Links roundup for 17 February 2012

Here’s a roundup of stories on commodification of fandom that might be of interest to fans:

  • AdWeek wrote about a new branding service called “FanDNA, and it’s pitching itself as an alternative to the established Marketing Evaluations’ Q ratings by matching brands with celebrities.” The survey is intended to find out what the fans of a given celebrity like as a way of better utilizing celebrities to market products.
  • Ad Age utilized online conversation to determine who were the NFL teams’ truest fans. “To find where the true fans lie, back in August we took a look at the volume of team conversations coming from true fans during the off-season. We re-ran the date to see how this played out during the season.” The ultimate purpose, of course, was to determine how best to utilize fans for marketing. “Brands outside the NFL can learn from all of this. There are true fans and bandwagon fans. In a brands case, true fans are often referred to as advocates or champions. A social campaign should start from the point of view of the true fans.”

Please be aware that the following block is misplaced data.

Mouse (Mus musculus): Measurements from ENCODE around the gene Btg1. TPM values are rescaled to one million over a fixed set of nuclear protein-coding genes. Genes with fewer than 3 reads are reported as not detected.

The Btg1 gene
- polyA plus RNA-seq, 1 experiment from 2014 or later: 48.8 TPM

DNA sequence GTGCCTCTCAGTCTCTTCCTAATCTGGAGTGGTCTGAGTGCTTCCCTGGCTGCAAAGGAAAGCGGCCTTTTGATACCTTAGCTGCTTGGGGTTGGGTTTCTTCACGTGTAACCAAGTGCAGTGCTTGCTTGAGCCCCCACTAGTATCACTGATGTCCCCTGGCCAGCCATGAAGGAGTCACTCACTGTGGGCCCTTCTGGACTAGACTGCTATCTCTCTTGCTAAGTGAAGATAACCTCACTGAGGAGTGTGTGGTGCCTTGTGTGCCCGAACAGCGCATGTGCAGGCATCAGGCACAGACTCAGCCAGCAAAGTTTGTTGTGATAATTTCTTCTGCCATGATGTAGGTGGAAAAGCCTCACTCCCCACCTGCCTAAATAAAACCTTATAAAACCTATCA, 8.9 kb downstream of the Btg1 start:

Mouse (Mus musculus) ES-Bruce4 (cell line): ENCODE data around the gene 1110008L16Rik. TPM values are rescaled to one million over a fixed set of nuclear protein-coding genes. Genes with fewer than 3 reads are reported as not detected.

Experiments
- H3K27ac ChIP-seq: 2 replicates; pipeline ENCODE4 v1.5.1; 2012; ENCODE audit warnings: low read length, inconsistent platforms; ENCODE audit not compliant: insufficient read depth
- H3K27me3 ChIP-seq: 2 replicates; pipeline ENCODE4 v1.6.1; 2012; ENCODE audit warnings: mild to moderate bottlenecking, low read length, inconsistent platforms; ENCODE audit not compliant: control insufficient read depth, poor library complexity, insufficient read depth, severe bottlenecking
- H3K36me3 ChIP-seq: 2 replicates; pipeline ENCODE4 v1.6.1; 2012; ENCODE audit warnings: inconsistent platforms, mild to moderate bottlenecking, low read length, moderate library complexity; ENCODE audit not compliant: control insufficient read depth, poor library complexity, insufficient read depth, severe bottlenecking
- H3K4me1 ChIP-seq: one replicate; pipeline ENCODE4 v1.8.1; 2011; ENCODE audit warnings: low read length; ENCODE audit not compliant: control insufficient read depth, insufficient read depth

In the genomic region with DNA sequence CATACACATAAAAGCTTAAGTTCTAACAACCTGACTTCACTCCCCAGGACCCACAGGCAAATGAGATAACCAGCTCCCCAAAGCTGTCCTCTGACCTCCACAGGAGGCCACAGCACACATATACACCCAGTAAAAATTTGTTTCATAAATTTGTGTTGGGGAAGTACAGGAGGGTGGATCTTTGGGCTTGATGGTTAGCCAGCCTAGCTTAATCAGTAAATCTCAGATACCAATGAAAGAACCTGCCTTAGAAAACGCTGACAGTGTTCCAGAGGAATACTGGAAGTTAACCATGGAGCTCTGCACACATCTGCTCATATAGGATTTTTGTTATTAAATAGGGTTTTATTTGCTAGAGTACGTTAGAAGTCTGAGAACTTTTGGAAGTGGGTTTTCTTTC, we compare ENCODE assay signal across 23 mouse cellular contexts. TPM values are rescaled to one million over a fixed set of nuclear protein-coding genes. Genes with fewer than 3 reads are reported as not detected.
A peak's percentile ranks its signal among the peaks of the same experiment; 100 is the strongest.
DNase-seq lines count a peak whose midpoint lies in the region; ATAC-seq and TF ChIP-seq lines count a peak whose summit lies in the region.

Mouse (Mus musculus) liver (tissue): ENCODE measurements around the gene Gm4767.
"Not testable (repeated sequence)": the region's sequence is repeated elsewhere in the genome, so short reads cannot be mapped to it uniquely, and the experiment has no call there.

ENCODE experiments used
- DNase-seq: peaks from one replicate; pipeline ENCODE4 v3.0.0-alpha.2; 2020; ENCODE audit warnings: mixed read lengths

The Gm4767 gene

• Perhaps spurred by the success of Big Bang Theory as one of the most popular shows on U.S. television, several more series are airing around the globe that focus on fans. One of these is Kevin Smith’s Comic Book Men, an unscripted series focusing on a New Jersey comic book shop. Australian TV’s Outland just began airing as well, which is about a fan club who are “openly gay but closeted sci-fi fans.” One of Outland‘s creators’ “research included sporadic attendances at science-fiction conventions (he admits to being a fan of Doctor Who and Star Trek), but despite the fanatical devotees, it was always the gay fans he remembered. “I don’t know what it is, but I think they’re always a little ‘extra-obsessive.’ They have to collect the full set of Doctor Who dollies. The gays, we get a little bit too excited about things sometimes, I think.”

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